By Merlina Hernando Malipot, Genalyn D. Kabiling
Elena L. Aben, and Mario B. Casayuran
The arrest of Senator Leila de Lima Friday drew a wave of denunciations, with critics of the Duterte government calling it politically provoked, a smear attempt, and being downright illegal.
Malacañang, however, fended off the criticisms and guaranteed that de Lima would get fair treatment while in detention.
Vice President Maria Leonor Robredo fired off a stinging tirade, describing the arrest as the “latest move in a persistent campaign of political harassment being waged against a duly elected member of Congress.”
In a statement, Robredo said the efforts “to smear” De Lima are a “strong indication that the charges against her arise from a political agenda and are not the result of an independent, unbiased legal process.”
“Our history as a nation is marred by instances where government officials use the processes of criminal justice to cow, silence, and eliminate critics,” Robredo said.
She called on the public to “scrutinize this case religiously.”
De Lima was arrested at the Senate building in Pasay City on Friday morning. She is accused of involvement in a drug trafficking ring inside the New Bilibid Prison when she was Justice secretary.
Malacañang flatly rejected allegations that De Lima’s arrest was a form of political persecution.
“It’s a criminal case filed against her. It’s not a political case that was filed against her,” Executive Secretary Salvador Medialdea told reporters in the Palace.
Earlier in the day, Presidential spokesman Ernesto Abella assured that De Lima would be treated with fairness and accorded due process. “She will have the opportunity to defend herself and prove her innocence,” Abella said.
Liberal Party (LP) President Francis Pangilinan was less critical in reacting to his party mate’s arrest.
“We’re concerned about her safety,” Pangilinan said, noting South Korean Jee Ick-Joo was killed last year right inside Camp Crame, the Philippine National Police (PNP) headquarters.
Pangilinan also referenced the stabbing last year of Jaybee Sebastian, a high-profile inmate at the New Bilibid Prison (NBP).
After the incident, Sebastian agreed to become one of the government witnesses against De Lima.
Asked to describe the mood inside De Lima’s Senate office before her arrest, Pangilinan said: “Fr. Robert Reyes was there, we prayed for Sen. De Lima, her safety and her championing the cause of human rights and we were discussing the proper process of being turned over to the CIDG.”
Pangilinan said De Lima was “holding up very well.”
“She’s very brave and you can see the courage, and she’s accepted the situation. She’s ready to face the consequences of her beliefs and her actions,” he said.
The LP issued a stronger statement, reiterating its condemnation of what it described as the political persecution of De Lima, a staunch critic of President Duterte.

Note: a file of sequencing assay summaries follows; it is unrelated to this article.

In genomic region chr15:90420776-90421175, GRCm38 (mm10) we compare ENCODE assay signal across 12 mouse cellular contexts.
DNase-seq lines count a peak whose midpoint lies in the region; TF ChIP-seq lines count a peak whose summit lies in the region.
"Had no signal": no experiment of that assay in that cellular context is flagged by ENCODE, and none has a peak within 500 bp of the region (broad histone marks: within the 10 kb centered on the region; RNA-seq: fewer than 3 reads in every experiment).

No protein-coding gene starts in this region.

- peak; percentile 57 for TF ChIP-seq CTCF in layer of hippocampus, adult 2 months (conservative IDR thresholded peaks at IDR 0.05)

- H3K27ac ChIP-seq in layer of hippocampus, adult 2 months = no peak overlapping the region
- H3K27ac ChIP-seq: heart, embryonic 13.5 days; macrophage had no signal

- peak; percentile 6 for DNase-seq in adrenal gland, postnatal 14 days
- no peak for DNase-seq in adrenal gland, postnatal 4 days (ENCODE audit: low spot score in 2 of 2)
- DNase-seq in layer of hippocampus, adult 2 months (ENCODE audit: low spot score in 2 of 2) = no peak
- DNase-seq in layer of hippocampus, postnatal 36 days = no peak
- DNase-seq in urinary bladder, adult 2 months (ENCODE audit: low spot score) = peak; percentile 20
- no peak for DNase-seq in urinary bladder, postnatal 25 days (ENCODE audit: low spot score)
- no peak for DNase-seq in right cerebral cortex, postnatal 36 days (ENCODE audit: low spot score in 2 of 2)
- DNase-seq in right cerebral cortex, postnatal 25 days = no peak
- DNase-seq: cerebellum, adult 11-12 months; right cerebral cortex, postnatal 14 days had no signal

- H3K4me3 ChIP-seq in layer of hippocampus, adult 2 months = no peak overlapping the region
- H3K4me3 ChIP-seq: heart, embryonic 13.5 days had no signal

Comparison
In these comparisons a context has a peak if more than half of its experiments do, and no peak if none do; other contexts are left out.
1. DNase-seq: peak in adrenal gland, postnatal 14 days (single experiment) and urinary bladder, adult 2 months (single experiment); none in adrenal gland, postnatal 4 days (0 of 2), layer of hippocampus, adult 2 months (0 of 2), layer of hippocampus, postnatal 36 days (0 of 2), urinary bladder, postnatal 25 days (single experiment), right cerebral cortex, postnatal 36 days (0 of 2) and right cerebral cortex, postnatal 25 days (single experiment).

“We repeat: The Sandiganbayan, not the RTC, has jurisdiction over the case as the alleged wrongdoings were supposedly committed when she was Justice secretary,” the LP said in a statement.
“This arrest is purely political vendetta and has no place in justice system that upholds the rule of law. This is condemnable,” it added.
Another vocal Duterte critic, Sen. Antonio F. Trillanes IV, said “the primary objective of the illegal arrest of Sen. De Lima is to send a chilling message to the political opposition and critics that they could be next.”
“The effect to me is exactly the opposite. I am now motivated more than ever to expose him for being a plunderer and mass murderer that he truly is,” Trillanes said.
Another LP stalwart, Sen. Paolo Benigno Aquino IV, said the Duterte administration railroaded rules to achieve political vendetta.
“Even if there is no paper trail, even if they came from convicts who were given rewards for their testimonies, even if the evidence is whimsical, they will still jail you,” Aquino said.
Former senator M. A. “Jamby” Madrigal vented her ire on Justice Secretary Vitaliano Aguirre II for alleging that she and Laguna Rep. Marlyn Alonte offered a P100-million bribe to seven high-profile National Bilibid Prison convicts to retract their testimonies linking De Lima to drug trafficking.
Madrigal said what Aguirre said was “baseless, malicious and outright lies.”
“This morning Vitaliano Aguirre II maliciously claimed I somehow attempted to bribe one of his witnesses in a case of which I not only know nothing, but have no reason to be interested in whatsoever. I have been living the life of a quiet citizen far removed from the political mudslinging Mr. Aguirre apparently enjoys,” Madrigal said.
Madrigal, who is abroad, strongly denied having met Lalaine Madrigal Martinez, the wife of convicted kidnapper and drug lord Noel Martinez.
“I don’t know her and it isn’t true that I spoke or made any offer to her. The information being peddled by Aguirre is another bum steer,” Madrigal said.